On Forgiving One’s Neighbor.
"Forgive, and you will be forgiven," said Jesus Christ. "For if you forgive them their trespasses, your heavenly Father also will forgive you; but if you do not forgive men their trespasses, neither will your Father forgive your trespasses."
On Love for One’s Neighbor.
Jesus Christ commanded us to love not only our neighbours but all people, even those who offend us and are malicious towards us, that is, our enemies. He said, "You have heard that it was said (by your teachers — the scribes and the Pharisees), ‘You shall love your neighbour and hate your enemy.’ But I say to you, love your enemies and bless those who abuse you and persecute you, that you may be sons of your Father Who is in Heaven. For He makes His sun rise on the evil and the good and sends rain on the just and on the unjust."
For if you love only those who love you or do good only to those who do good to you and help only those from whom you hope to receive something, for what is God to reward you? Do not even the sinners do the same? Do not even the Gentiles do the same?
Therefore, be merciful even as your Father is merciful; be perfect as your heavenly Father is perfect.
How to Treat One’s Neighbors.
As to how we must treat our neighbours always, under all circumstances, Jesus Christ gave us the rule: "As you wish that men would do to you (and we, of course, wish that all people would love us, treat us well, and forgive us) do so to them likewise." Do not do to others that which you would not like to have done to you.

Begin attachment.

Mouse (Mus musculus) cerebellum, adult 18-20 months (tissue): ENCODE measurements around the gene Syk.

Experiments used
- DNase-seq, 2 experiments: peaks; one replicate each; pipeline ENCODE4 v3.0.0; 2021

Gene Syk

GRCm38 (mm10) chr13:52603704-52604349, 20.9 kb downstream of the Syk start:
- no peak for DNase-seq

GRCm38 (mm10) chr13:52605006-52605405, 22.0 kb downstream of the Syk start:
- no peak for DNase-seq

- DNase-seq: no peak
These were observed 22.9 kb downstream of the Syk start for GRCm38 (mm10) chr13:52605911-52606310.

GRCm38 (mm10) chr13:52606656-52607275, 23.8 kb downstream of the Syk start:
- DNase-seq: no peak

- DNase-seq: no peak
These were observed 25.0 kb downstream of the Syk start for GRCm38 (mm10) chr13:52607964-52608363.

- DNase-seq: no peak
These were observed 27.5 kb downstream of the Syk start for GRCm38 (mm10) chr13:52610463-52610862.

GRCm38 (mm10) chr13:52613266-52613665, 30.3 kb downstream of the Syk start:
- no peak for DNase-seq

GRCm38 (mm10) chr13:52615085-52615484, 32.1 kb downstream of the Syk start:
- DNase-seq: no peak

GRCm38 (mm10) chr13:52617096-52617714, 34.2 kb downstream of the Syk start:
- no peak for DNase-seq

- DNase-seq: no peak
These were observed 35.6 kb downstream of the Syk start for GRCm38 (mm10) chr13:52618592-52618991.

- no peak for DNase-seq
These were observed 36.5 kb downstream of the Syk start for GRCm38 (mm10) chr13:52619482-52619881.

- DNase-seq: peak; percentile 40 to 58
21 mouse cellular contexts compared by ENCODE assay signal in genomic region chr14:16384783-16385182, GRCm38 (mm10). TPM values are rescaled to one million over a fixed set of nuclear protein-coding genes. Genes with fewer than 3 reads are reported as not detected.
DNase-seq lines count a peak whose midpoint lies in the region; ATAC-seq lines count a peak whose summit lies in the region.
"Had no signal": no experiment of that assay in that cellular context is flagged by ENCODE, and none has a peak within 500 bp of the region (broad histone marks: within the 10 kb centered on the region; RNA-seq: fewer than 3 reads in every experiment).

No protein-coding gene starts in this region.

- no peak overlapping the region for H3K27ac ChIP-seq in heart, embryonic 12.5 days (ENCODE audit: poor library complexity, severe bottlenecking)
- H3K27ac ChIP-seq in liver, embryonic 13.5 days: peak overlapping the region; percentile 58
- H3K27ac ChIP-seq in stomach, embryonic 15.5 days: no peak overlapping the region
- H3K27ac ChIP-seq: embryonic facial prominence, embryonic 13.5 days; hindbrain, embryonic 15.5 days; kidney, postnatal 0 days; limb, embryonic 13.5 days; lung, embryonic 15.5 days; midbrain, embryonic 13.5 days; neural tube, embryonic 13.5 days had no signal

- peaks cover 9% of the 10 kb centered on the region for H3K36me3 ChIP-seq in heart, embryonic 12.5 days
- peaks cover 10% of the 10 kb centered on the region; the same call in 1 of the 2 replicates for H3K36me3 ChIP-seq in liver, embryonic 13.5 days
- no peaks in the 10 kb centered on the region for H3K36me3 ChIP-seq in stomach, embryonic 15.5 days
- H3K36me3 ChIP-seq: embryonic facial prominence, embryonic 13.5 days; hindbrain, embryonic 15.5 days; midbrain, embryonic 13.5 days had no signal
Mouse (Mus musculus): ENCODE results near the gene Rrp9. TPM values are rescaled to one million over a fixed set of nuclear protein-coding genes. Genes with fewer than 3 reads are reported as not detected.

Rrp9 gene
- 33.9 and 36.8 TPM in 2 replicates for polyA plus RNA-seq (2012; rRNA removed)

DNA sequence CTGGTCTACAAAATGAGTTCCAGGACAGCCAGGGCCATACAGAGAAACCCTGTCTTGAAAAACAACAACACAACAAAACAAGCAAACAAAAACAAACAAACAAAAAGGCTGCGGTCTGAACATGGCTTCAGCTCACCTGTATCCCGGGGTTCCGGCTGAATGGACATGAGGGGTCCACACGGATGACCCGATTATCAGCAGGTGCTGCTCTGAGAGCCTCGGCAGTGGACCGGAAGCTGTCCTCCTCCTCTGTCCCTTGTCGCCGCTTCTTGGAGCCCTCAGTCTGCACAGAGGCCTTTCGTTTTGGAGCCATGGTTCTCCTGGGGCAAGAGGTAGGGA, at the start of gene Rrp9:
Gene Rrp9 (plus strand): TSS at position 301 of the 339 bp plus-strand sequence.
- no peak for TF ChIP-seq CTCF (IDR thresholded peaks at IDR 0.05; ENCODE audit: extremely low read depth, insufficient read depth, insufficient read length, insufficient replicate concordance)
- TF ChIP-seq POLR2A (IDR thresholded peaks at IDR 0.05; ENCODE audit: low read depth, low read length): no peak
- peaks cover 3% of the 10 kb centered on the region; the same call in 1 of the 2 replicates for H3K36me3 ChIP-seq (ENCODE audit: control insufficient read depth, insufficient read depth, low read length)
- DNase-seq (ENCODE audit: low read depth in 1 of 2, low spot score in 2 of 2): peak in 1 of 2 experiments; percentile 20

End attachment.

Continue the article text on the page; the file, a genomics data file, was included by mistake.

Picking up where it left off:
The Power of Prayer.
If we will sincerely pray to God and ask His help, then God will do everything that will serve for our true well-being. Jesus Christ said concerning this, "Ask, and it will be given you; seek, and you shall find; knock, and it will be opened to you. Is there among you such a man who, when his son asks him for bread, would give him a stone? And when he asks for fish, would give him a serpent? If you then, who are evil, know how to give good gifts to your children, how much more will the heavenly Father give good to those who ask Him!"
Every good work we do, we must do not to gain praise from people, not to show off before others, not for rewards from people, but for the love of God and neighbour. Jesus Christ said, "Beware of practicing your piety before men in order to be seen by them; for then you will have no reward from your Father Who is in Heaven. Thus, when you give alms, sound no trumpet before you (do not broadcast it as the hypocrites do in the synagogues and in the streets, that they may be praised by men). Truly, I say to you, they have their reward. But when you give alms, do not let your left hand know what your right hand is doing. Do not pride yourself on the good that you have done, forget about it, so that your alms may be in secret; and your Father Who sees in secret all that you do for the sake of your soul will reward you openly" — if not immediately, then at His last judgment.
The Necessity of Good Works.
So that people would know that to enter the Kingdom of God it is not sufficient to simply have good feelings and wishes, but it is also necessary to have good works, Jesus Christ said, "Not everyone who says to me, ‘Lord, Lord,’ shall enter the Kingdom of Heaven, but he who does the will of My Father Who is in Heaven;" — that is, it is not enough to be only believing and devout, but it is also necessary to do whatever good deed the Lord expects of us.
When Jesus Christ finished His sayings, the crowds were astonished at His teaching, for He taught them as one Who had authority and not as the scribes and Pharisees. When He came down from the mountain, great crowds followed Him; and by His great mercy, He performed great miracles.
Note: See the Gospels of Matthew, chapters. 5, 6 and 7; and Luke 6:12-41.